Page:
LUBBOCK, Texas – Christianity has been the majority religion in not only Lubbock, but the United States. However, research from Pew Research Center shows that the Christian population is currently declining and on track to make up less than half the U.S population.
The research revealed that 50 years ago Christianity made up 90% of the population, but in 2020 that number declined to 64% with expectations of it to continue declining.
“The people who are leaving tend to be Millennials, Generation Z, and younger,” said Jeremy Hegi, History of Christianity Assistant Professor at Lubbock Christian University.
People have started to lean towards atheism and agnosticism which is projected to become the majority in the year 2070.
In research revealed by the Lubbock Compact, individuals that identify with agnostic and atheist beliefs have grown over 8 percent from 1990 to 2010, while the Evangelical Christian population has dropped by 12 percent.
“The reasons they’re leaving, there’s a lot. One of them is a frustration with institutions. In general, we’re seeing these changes in the job market. In the economy, people are kind of moving away from organizations that tell them what to do, to more individualistic ways of doing things and we see this with religion, as well,” said Hegi.
Attendance in religious service has also dropped within the millennial demographic, but while Christianity is dwindling, Americans still remain spiritual.
“One of the interesting things about contemporary American religion in general, is we kind of have a buffet-approach to religion. We look at what’s out there, what works for us, so we kind of go through the line and we add it to our plate,” said Hegi.
Hegi believes the proper question is not “Is christianity dying?” but instead, “Is christianity changing? And what does that look like in the future?”
Different blends of spiritualism have been growing among the younger generation.
“I think there’s more of an emphasis on Pentecostal charismatic versions of Christianity. And the way that version of Christianity works is that its boundaries tend to be more porous. So before, there’s an idea, that’s, that was like, you’re either Roman Catholic, or your church of Christ, or you’re Baptist or this. Whereas now with this kind of newer, charismatic form of Christianity, I can be a charismatic, Catholic, or Pentecostal Baptist, or something like that. So we’re seeing much more of an emphasis on the Spirit led Christianity,” said Hegi.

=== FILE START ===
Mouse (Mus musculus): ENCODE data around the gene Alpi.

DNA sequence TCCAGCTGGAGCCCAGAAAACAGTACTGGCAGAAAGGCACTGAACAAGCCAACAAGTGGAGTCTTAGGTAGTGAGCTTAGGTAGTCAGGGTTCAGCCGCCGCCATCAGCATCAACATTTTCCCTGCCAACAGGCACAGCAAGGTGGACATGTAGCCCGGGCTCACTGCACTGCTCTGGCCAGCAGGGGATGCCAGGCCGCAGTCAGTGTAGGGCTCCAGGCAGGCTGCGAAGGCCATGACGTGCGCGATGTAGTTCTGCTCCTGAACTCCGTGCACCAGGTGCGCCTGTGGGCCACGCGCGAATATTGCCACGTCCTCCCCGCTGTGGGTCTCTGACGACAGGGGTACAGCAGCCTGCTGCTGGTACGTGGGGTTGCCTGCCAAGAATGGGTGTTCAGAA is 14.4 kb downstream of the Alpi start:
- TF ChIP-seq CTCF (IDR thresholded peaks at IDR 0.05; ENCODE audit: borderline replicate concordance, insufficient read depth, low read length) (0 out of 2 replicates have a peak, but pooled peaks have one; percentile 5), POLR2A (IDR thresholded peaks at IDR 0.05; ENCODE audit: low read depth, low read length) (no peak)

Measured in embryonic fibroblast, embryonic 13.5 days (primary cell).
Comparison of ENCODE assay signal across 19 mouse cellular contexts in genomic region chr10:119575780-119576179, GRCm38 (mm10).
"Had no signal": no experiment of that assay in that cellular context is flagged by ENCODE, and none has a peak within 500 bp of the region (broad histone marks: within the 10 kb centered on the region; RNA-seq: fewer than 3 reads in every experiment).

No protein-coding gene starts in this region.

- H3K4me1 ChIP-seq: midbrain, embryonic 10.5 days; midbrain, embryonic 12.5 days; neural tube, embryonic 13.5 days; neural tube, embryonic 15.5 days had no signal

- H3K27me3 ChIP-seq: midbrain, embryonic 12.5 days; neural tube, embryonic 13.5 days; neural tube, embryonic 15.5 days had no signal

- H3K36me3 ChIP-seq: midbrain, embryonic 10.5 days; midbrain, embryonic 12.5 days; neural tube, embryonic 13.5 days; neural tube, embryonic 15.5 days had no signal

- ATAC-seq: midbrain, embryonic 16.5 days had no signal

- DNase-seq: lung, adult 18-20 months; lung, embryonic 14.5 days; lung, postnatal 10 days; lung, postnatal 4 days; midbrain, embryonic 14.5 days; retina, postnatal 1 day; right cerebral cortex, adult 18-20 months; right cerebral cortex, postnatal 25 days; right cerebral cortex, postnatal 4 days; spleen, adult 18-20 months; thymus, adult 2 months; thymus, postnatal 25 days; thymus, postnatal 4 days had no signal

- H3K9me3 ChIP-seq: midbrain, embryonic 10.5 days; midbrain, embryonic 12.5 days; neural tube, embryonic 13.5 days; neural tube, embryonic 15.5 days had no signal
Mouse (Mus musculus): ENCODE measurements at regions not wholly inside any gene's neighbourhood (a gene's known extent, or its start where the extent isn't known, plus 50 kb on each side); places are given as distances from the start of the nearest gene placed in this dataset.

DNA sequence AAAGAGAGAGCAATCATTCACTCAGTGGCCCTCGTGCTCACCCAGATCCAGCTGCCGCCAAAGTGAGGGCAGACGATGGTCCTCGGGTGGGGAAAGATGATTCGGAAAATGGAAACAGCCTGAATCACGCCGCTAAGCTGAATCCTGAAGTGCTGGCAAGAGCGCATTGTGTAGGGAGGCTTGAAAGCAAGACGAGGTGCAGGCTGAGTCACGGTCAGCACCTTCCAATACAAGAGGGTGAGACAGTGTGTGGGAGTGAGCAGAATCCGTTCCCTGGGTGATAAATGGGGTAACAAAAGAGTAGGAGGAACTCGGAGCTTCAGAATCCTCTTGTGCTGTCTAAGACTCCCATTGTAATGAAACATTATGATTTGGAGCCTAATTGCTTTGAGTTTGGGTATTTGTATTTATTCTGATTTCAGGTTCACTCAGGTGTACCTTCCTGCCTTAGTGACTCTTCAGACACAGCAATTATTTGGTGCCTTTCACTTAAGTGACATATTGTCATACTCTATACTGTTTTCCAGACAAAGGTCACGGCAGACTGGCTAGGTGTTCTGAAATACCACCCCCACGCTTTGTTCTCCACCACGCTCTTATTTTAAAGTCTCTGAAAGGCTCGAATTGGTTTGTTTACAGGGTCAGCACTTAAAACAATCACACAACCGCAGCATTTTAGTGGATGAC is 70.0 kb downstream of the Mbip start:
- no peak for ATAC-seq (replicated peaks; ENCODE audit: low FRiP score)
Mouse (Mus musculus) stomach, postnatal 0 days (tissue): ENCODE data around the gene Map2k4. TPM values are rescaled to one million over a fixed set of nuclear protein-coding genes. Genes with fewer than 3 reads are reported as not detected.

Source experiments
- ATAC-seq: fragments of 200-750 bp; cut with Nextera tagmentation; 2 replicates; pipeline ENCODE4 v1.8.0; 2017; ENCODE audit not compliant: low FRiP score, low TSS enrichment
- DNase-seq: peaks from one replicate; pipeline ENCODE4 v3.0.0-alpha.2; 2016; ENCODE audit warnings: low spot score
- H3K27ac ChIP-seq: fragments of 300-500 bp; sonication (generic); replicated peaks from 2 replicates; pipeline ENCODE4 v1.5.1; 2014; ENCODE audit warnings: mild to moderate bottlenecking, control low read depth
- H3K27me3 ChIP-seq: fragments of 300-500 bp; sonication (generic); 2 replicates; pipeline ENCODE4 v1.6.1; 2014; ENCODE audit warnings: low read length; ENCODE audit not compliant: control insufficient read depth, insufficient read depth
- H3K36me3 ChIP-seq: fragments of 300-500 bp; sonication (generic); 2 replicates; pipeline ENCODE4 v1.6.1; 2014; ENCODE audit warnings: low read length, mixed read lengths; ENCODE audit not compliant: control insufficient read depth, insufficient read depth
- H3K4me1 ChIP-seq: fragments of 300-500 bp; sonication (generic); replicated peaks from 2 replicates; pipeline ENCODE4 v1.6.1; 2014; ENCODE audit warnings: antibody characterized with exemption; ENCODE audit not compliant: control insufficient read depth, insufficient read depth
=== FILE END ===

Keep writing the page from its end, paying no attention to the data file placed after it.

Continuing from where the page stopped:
Tracey Benefield grew up as a Christian but now identifies as an Atheist.
“We mostly went to Methodist churches. I have several pastors in my family, but as a kid, I had a few negative experiences with religion and with the church. When I went to college, I took a philosophy class and I studied all of the arguments for and against religion and I just decided, I felt like it was more likely than not that there was no supreme being, and so that’s when I became an atheist,” said Benefield.
Benefield is a part of the Atheist Community of Lubbock, a nonprofit that provides homeless outreach events and secular resources for its community.
Benefield says her members share similar stories of converting to Atheism, “A lot of the people that we have are part of the LGBTQ community. And a lot of people from that particular community feel very ostracized and have a lot of trauma have leaving the church or coming out as gay or being part of the queer community. And so because of that trauma, a lot of people have migrated to either atheism or agnosticism.
Hegi also believes newer traditions from the global south will come forward as christianity changes, “We’re gonna go through some big internal changes, it’s going to be multicultural, it’s going to be multi ethnic, Americans remain very spiritual and very religious. They’re looking for those connections, but they’re looking for them outside of older institutional ways of doing them.”
For more information on the Pew Research study of a decline in Christianity click here.
For more information on The Atheist Community of Lubbock click here.